The Liberian government has announced plans to close its shared border with the Ivory Coast.
Cross-border violence has seen a hike in the past few weeks, gaining avid international attention when ten Ivory Coast civilians and seven United Nations peacekeepers were killed last Friday. Hundreds of people fled the area and the Armed Forces of Liberia (AFL) were deployed in an effort to control the tension around the border.
Along with closing the border, Liberian government has also temporarily suspended mineral mining. Refugee camps along the border are in the process of being relocated to areas farther away from the violence.
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The Information Minister, Lewis Brown, made an announcement about the implementation of these measures in response to the attack on Friday. Seven Nigerien soldiers serving the United Nations Operations in Cote d'Ivoire (UNOCI) were attacked by unidentified men coming from the Liberian side of the border.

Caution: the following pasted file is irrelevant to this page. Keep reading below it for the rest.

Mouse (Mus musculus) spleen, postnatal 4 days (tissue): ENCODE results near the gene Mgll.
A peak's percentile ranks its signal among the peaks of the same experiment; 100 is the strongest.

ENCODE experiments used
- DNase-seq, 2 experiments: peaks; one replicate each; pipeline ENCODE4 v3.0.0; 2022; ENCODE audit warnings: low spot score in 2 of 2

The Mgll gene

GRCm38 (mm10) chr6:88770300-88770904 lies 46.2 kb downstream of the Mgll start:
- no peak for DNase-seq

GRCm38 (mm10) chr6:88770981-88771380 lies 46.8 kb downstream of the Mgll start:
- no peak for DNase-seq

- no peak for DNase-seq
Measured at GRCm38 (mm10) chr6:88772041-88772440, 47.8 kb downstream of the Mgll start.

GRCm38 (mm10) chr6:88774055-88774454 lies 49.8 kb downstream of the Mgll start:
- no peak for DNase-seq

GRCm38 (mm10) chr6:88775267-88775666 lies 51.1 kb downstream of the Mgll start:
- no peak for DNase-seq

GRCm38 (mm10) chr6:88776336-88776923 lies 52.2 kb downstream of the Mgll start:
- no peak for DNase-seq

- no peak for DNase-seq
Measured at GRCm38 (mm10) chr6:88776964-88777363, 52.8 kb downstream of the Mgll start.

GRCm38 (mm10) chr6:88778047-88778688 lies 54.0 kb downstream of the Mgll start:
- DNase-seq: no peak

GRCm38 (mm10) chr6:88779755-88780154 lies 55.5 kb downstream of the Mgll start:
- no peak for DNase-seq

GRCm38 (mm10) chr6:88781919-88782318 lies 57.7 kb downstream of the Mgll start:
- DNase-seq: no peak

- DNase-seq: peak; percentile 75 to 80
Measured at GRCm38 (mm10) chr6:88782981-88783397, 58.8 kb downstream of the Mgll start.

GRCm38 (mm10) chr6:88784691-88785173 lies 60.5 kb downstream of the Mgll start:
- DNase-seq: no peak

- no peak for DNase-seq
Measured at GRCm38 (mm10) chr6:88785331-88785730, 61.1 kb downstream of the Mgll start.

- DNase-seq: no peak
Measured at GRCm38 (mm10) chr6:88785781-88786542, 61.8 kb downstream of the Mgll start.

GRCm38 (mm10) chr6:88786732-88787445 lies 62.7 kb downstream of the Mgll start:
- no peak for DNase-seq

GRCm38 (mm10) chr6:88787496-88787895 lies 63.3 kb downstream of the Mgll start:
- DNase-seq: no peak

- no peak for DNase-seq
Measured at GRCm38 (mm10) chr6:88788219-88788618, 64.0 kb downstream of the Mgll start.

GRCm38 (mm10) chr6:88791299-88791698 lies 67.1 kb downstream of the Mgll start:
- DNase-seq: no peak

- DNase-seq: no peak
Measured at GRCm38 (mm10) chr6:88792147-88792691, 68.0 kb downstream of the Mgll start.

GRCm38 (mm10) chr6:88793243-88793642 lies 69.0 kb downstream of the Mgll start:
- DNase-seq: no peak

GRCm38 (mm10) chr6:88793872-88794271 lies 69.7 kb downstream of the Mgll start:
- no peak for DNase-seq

This increase in violence coincides with a stronger presence of UN soldiers in the region. One can’t help but wonder, is the presence of the UN helping tensions or heightening them?
The goals of the UN have been questioned by many in the region, especially the usefulness of the peacekeepers. Although Liberian officials have condemned the attacks, foreign media outlets have criticized them for not responding strongly enough.
The upcoming weeks will show how effective UN presence is in the region and whether or not deploying the AFL has a positive effect on settling tensions around the borders. The Liberian government is still searching for the identities of the men who caused the attacks.
Photo credit: Reuters